U.S. payrolls rose by more than 200,000 in November as employers continued to hire at a steady pace. Meanwhile, the unemployment rate dropped to 7.0%, the lowest it has been since late 2008. While the figures generally point to an overall improvement in the economy and labor market, the progress isn’t even across the nation, and in some areas, jobs are still being shed.
In some parts of the country, however, job growth is especially strong. Such is the case in the metro area of Naples-Marco Island, Florida, where the number of jobs jumped by 7.59% over the past year. In other areas of the country the job market remains extremely weak. The number of jobs in Decatur, Illinois, fell by 4.3% over the past year. Based on the most recently available data, 24/7 Wall St. identified the metropolitan statistical areas with the greatest percent gains, and losses, in jobs.
Nationally, several industries have been driving job growth. In several of the metro areas that added the most jobs in the past 12 months, these industries have been a major factor as well. Martin Kohli, chief regional economist at the Bureau of Labor Statistics (BLS), noted that “the continued boom in energy exploration appears to be a factor in why these areas in are doing relatively well.” In Midland and Odessa, Texas, two of the cities adding the most jobs, mining accounted for a great deal of job growth.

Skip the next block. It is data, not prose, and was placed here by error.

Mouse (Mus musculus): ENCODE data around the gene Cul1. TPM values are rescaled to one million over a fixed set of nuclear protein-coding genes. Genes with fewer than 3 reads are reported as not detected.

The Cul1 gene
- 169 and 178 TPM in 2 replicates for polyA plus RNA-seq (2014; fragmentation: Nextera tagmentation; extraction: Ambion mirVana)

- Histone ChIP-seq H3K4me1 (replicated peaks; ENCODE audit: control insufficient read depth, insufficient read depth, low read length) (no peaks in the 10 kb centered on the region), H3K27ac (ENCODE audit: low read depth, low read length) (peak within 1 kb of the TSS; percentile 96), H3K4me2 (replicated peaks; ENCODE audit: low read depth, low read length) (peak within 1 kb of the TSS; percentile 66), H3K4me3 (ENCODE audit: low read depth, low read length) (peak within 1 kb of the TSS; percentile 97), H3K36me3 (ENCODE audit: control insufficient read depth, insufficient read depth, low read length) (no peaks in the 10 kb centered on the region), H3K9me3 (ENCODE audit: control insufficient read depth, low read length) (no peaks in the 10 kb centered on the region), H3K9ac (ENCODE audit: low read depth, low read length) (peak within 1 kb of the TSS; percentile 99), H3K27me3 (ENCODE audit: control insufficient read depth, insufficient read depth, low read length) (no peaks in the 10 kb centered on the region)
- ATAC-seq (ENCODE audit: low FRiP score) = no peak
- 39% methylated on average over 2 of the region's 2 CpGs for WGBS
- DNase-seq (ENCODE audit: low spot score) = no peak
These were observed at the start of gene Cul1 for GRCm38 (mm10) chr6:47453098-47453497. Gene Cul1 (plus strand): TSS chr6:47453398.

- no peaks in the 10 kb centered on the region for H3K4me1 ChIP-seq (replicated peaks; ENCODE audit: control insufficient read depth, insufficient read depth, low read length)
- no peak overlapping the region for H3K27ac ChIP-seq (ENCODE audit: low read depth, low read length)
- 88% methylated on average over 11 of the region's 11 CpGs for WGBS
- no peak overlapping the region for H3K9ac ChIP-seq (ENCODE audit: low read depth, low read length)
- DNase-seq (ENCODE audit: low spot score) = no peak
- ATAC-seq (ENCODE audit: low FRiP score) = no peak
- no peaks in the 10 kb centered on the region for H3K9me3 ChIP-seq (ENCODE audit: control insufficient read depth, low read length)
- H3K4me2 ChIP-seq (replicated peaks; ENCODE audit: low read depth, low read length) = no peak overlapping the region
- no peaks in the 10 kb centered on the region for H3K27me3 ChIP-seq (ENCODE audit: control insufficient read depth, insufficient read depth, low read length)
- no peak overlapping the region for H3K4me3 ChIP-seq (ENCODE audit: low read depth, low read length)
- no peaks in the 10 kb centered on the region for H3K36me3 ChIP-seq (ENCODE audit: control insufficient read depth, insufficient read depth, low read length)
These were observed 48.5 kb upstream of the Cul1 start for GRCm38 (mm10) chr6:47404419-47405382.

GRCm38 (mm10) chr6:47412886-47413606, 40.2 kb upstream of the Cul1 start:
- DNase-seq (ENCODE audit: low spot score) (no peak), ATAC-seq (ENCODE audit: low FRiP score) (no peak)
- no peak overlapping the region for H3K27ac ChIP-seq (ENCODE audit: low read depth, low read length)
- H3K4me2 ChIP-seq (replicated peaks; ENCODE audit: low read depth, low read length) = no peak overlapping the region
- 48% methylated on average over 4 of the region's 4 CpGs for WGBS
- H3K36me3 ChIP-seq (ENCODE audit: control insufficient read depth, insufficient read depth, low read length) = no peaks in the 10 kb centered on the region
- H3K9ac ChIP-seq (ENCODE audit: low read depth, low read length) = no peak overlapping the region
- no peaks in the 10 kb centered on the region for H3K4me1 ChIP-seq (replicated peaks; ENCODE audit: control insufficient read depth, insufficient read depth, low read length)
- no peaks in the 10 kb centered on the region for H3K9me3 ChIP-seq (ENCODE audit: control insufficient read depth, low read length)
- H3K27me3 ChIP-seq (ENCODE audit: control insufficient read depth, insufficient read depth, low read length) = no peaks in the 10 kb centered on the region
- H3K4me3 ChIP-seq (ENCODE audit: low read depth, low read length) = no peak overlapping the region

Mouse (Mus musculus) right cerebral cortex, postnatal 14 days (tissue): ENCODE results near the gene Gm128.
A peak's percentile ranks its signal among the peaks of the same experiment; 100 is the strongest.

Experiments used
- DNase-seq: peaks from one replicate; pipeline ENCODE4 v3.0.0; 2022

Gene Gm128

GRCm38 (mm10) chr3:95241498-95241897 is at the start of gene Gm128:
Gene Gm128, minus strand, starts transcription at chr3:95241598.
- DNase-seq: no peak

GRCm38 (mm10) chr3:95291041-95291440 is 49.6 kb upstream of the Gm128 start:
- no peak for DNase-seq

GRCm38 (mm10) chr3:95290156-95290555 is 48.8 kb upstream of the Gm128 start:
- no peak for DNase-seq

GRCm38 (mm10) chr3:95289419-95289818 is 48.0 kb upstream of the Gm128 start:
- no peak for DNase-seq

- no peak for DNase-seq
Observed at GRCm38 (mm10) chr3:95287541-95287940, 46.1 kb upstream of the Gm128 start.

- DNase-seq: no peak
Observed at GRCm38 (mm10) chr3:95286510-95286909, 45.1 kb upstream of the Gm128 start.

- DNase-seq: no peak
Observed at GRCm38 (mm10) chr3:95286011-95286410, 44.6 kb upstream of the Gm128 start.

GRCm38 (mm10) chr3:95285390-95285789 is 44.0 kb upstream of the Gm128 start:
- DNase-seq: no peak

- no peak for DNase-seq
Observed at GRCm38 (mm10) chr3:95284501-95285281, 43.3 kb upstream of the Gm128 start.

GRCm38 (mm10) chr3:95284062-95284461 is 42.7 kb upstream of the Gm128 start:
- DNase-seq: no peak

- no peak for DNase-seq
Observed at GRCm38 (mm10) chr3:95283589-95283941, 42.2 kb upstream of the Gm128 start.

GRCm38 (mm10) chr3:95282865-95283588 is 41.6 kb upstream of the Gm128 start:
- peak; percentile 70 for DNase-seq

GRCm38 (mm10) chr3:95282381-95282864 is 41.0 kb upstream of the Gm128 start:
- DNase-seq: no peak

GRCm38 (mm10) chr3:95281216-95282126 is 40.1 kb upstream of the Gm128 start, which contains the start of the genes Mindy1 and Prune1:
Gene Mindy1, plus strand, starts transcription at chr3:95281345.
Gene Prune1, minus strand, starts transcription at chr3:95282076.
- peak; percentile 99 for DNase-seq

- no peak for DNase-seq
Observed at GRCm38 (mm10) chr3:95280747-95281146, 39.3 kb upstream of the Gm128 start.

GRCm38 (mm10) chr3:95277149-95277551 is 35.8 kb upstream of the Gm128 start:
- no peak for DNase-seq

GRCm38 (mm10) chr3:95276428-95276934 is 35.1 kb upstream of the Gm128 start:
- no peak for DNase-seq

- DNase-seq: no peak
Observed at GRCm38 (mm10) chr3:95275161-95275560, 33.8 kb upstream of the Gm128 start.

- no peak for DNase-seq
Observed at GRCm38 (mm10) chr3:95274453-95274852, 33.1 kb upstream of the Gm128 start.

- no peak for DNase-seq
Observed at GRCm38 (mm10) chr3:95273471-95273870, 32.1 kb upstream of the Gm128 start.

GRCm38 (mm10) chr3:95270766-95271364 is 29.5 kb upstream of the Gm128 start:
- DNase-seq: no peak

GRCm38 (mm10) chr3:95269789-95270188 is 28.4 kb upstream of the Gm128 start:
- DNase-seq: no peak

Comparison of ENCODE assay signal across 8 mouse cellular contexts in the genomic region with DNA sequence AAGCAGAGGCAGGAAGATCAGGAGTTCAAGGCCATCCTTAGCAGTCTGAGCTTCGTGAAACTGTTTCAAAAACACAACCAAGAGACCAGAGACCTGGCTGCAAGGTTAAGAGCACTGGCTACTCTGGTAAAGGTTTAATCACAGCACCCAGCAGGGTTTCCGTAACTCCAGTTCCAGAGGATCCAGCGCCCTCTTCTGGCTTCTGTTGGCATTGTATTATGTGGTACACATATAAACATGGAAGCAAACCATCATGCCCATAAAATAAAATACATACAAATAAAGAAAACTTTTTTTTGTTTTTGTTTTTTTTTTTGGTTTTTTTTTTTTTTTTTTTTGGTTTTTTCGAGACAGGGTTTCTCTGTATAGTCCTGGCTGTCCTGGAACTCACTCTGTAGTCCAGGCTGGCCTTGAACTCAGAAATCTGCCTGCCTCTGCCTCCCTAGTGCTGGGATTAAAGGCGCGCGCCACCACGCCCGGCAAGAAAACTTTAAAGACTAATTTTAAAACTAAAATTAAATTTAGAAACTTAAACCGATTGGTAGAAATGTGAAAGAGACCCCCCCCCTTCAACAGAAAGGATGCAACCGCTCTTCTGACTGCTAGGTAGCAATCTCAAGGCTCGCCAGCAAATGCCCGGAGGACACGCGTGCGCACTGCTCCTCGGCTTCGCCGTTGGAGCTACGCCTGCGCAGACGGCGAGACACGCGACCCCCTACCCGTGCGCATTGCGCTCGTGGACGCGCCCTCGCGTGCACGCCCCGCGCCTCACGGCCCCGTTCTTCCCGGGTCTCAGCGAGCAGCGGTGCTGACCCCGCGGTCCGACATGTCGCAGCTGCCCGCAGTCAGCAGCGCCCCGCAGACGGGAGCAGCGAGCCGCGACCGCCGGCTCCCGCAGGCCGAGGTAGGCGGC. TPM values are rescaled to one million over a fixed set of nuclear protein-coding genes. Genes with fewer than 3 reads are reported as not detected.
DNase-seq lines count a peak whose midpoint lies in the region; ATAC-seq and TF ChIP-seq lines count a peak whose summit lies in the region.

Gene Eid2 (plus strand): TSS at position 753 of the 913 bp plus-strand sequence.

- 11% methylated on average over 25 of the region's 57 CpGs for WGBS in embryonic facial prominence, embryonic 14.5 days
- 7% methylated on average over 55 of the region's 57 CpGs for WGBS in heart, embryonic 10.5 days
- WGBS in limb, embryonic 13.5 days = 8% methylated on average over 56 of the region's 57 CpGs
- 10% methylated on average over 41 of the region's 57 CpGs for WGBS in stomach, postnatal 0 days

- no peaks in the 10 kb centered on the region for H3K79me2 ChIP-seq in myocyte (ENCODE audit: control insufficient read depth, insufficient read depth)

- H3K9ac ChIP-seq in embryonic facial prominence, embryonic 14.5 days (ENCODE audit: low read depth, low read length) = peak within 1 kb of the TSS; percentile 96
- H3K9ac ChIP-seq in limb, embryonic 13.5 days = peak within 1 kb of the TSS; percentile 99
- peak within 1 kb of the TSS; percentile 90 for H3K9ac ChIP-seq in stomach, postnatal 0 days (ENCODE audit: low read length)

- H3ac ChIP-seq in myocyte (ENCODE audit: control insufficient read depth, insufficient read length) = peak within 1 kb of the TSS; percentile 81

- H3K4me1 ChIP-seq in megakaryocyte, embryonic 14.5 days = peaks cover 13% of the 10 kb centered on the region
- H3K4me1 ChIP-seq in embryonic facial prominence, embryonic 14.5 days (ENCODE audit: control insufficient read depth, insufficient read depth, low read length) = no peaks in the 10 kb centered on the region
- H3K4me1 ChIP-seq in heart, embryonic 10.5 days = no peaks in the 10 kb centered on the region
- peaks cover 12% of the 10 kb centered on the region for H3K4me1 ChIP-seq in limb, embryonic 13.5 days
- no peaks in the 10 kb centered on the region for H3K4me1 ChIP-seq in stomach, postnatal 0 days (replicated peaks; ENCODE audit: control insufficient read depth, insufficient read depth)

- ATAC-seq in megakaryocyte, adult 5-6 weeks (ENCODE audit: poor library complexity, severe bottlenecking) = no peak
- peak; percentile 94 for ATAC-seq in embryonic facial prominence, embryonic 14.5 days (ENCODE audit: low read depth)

In other metro areas where jobs are on the rise, the housing sector has played a major role. Job growth in construction and new housing starts have begun to pick up after reaching multi-decade lows during the recession. This is especially important for the four fast-growing job markets in Florida, Kohli explained. An improved housing market is important “because areas in Florida were among those hardest hit by the bursting of the housing bubble.”
Employment in the manufacturing sector rose last year, but in many of the metro areas losing the most jobs, the long-struggling sector continued to decline. In Peoria and Decatur, Illinois, which both had among the largest job losses between October 2012 and October 2013, manufacturing employment declined 8.4% and 16.1%, respectively, during that time.
Largely because of continued budget-tightening, nationwide government employment in October was slightly lower than the same month in 2012. In several of the cities losing the most jobs, government employment declined even more. In Manhattan, Kansas, where overall jobs fell by 3.5%, the number of government jobs fell by nearly 10%.
To identify the 10 cities adding and losing the most jobs, 24/7 Wall St. examined the one year change in total non-farm payroll from figures published by the BLS for each metro area between October 2012 and October 2013. Additional figures on unemployment and labor force size are also from the BLS, as are data referencing the industry composition of the workforce in specific metro areas. Wage data from the Bureau are as of May 2012. Many of these areas are small and data may be subject to sampling error.
These are the American cities adding (and losing) the most jobs.